Warehouse property owners also need to take reasonable care to make their property safe. This means that they must inspect their warehouse and surrounding property such as parking lots for hazards and fix any that they find. They must also warn visitors of any known hazards.

If a warehouse property owner fails to take reasonable care and a worker or visitor is injured as a result, they may be held liable for the victim’s injuries. This is known as premises liability.

Some common examples of negligence in warehouse settings include:

  • Failing to properly maintain the premises, such as by repairing broken floors or stairs
  • Failing to provide adequate lighting or security
  • Failing to properly train or supervise employees
  • Failing to warn visitors about known hazards

What Happens if I’m Injured in a Warehouse on Government Property?

If you’re injured on government property, you may be able to file a lawsuit against the government agency that owns or controls the property. However, some special rules and procedure apply to lawsuits against the government. Generally, there is a lot more paperwork involved. Also, you have only six months from the date of your accident to file your lawsuit in most cases. This applies to warehouse properties on municipal, state and federal lands.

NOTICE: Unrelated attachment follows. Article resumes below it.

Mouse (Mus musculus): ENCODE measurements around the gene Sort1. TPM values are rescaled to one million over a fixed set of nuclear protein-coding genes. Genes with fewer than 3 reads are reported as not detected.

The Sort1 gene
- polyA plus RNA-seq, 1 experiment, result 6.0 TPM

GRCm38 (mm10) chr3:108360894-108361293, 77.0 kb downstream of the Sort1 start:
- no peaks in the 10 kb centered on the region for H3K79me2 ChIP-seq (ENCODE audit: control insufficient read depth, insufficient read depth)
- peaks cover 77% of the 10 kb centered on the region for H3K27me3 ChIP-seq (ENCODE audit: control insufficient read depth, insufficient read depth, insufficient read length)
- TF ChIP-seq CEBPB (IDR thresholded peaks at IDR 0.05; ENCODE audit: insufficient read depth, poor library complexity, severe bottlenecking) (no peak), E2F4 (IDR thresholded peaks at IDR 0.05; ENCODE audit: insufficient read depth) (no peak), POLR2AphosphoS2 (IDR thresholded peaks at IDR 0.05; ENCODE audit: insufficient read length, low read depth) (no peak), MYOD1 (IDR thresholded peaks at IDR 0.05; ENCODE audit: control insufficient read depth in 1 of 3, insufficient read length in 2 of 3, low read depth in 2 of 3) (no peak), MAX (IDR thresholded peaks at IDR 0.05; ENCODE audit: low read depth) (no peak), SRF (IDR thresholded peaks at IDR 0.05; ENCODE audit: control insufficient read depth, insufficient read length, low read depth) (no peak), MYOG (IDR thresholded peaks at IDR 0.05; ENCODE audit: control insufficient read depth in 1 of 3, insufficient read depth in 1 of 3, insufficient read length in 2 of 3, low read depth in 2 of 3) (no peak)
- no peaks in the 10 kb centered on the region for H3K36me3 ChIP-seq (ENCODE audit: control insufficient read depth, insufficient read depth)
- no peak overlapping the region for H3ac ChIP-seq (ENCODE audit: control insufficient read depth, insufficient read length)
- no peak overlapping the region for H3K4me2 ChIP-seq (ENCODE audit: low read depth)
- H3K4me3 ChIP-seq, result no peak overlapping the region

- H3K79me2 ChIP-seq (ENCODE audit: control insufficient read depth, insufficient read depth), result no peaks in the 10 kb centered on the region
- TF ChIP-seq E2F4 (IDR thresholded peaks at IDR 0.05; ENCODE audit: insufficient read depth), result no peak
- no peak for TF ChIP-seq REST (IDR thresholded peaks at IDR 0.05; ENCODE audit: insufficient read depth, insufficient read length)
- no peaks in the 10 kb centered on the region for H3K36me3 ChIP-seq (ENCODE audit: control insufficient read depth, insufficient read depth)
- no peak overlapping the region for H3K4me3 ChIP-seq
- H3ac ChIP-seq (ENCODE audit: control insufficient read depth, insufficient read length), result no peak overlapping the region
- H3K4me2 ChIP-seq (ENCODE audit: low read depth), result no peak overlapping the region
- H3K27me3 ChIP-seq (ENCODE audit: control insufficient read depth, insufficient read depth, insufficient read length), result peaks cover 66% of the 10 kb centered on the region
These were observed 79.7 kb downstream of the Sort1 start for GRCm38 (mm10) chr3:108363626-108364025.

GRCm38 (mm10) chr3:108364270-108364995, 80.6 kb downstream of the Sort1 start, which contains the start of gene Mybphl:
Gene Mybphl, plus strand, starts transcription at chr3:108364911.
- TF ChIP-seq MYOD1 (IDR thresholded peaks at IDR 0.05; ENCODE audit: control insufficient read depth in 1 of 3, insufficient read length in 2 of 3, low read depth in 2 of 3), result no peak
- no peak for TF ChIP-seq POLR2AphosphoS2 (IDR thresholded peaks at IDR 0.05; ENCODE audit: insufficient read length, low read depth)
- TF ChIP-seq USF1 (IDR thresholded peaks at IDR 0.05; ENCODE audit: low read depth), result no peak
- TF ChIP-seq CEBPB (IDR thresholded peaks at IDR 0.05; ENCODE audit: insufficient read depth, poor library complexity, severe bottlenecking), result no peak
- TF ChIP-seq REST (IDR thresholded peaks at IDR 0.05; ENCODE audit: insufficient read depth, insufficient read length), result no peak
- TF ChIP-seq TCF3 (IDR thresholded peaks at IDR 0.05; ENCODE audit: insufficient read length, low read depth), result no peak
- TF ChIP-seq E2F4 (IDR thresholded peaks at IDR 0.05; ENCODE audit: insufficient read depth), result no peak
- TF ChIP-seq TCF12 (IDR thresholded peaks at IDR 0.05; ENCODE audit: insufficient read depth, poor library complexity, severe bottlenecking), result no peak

Given the reduced time frame, consult with an experienced personal injury attorney immediately.

Call The Warehouse Injury Lawyers at The Dominguez Firm Today

If you were injured in a warehouse accident due to the owner’s negligence, you may be entitled to compensation from the warehouse owner. Whether you’re a worker, an outside worker or a visitor, you should consult with an experienced personal injury lawyer right away.

An experienced personal injury attorney can help you investigate the facts of your case, identify all the parties who may be liable, and file a lawsuit on your behalf. They can also help you negotiate a settlement or go to trial if needed. The Dominguez Firm has been helping employees and others injured in warehouse accidents for over 30 years. Put our knowledge to work for you! Call us for a free consultation at (800)818-1818 today.

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— Ashley Magana

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My experience with The Dominguez Firm and the attorneys was really good. They were very informative and always returned my calls.